Eldon Murray

Photograph of Milwaukee LGBT community activist Eldon Murray, 1930-2007.
Eldon Murray (1930-2007) was a nationally-recognized figure in the gay rights movement. Murray was born and raised in Vincennes, Indiana. He relocated to Chicago at age 18 and later served in the Korean War. He settled in Milwaukee in 1955, where he began a career as a stockbroker. Murray’s local activism began in 1969, after… Read More


This iconic family portrait, taken during the early 20th century in Milwaukee's Polonia neighborhood, features the Uszler family and their 13 children.
The “family” is a core institution of all known human societies. There are a variety of definitions, reflecting the complexity of the concept. At its simplest, the family is “a group of persons united by the ties of marriage, blood, or adoption,” who usually, but not necessarily, live together in a “household.” More expansive definitions… Read More


Two people walk west on Wisconsin Avenue in the early twentieth century towards the Gimbel’s Department Store.  Their dress suggests their gender identity as a woman [left] and a man [right].
The people who have lived in the Milwaukee metropolitan area make up a diverse population—they inhabit a wide variety of social and economic dimensions, including, but not limited to the following: ancestry and ethnicity, economic situation, age, living arrangements, political and religious views, and gender. An examination of all these identities and categorizations, each providing… Read More

Golda Meir

Photograph of Golda Meir and her 8th grade class taken at the 4th Street Elementary School in 1911. Meir is seen at the extreme right in a white dress.
Born Golda Mabowitz on May 3, 1898 in Kiev, the future Israeli Prime Minister, Golda Meir, faced anti-Semitism from an early age. Indeed, in 1903 her family moved to Pinsk to escape the threat of Russian pogroms. Shortly thereafter, the family emigrated to Milwaukee. There, the family opened a grocery store, which Meir helped run… Read More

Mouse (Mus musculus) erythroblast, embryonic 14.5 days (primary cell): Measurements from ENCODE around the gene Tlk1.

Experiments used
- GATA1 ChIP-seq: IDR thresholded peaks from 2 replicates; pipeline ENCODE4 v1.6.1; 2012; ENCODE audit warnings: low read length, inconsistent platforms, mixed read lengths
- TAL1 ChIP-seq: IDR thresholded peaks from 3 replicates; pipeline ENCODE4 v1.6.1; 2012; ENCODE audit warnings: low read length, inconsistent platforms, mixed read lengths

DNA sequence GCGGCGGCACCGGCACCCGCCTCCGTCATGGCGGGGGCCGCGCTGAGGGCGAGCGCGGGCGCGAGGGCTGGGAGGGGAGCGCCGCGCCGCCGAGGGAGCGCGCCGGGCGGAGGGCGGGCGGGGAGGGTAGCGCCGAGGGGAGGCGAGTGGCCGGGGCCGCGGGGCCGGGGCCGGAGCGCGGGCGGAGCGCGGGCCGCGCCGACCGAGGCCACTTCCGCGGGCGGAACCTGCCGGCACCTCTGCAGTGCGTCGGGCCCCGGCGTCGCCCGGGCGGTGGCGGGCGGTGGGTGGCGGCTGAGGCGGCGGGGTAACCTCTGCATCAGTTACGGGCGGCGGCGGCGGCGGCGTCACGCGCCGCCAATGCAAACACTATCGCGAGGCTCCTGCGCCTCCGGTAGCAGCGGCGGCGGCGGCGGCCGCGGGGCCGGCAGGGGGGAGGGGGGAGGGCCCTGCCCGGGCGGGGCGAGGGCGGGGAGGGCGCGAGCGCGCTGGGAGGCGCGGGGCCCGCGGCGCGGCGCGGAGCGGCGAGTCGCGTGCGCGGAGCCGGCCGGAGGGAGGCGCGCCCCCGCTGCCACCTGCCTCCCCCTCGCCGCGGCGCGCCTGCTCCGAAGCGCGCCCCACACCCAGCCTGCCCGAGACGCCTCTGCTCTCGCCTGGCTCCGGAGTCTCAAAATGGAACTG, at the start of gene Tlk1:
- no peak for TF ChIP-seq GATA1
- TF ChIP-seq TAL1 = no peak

Ione Quinby Griggs

Photograph of the iconic Ione Quinby Griggs taken during the 1970s, the latter half of her impressive newspaper career. She retired in 1985.
An advice columnist for more than half a century, Ione Quinby Griggs (1891-1991) became a beloved Milwaukee icon. Famed in 1920s Chicago’s “Jazz Age” as a front-page “girl reporter,” her reportorial reputation came from coverage of women of lesser repute, “murderesses,” and mobsters’ molls of Chicago’s most notorious decade. However, her reportorial range encompassed women… Read More

Jane Bradley Pettit

Respected across Milwaukee for her extensive philanthropy, Jane Bradley Pettit's efforts continue to benefit the community today.
Called “Milwaukee’s No. 1 philanthropist,” Jane Bradley Pettit (1918-2001) earned the respect of an entire city as a result of her selfless giving to educational, cultural, and entertainment causes. Jane Bradley Pettit was born Margaret Jane Sullivan to Dwight Sullivan and Margaret “Peg” Blakney Sullivan. After they divorced, Harry Lynde Bradley, a co-founder with his… Read More

Josette Vieau Juneau

Painting, oil.  Milwaukee, Wisconsin.  Oil painting on canvas.  Portrait of Josette Vieau Juneau, 1852 (from life).  Artist: G. P. A. Healy (Chicago).  Water gilt frame.
Josette Vieau Juneau (1804?-1855), was the Métis “founding mother” of Milwaukee, who midwifed the settlement, literally and figuratively, in its formative years—and was the grandmother of a Métis U.S. Senator from Wisconsin, Paul O. Husting. Menominee and French Canadian, she was born in Green Bay—when still called La Baye, a vestige of its Nouvelle France… Read More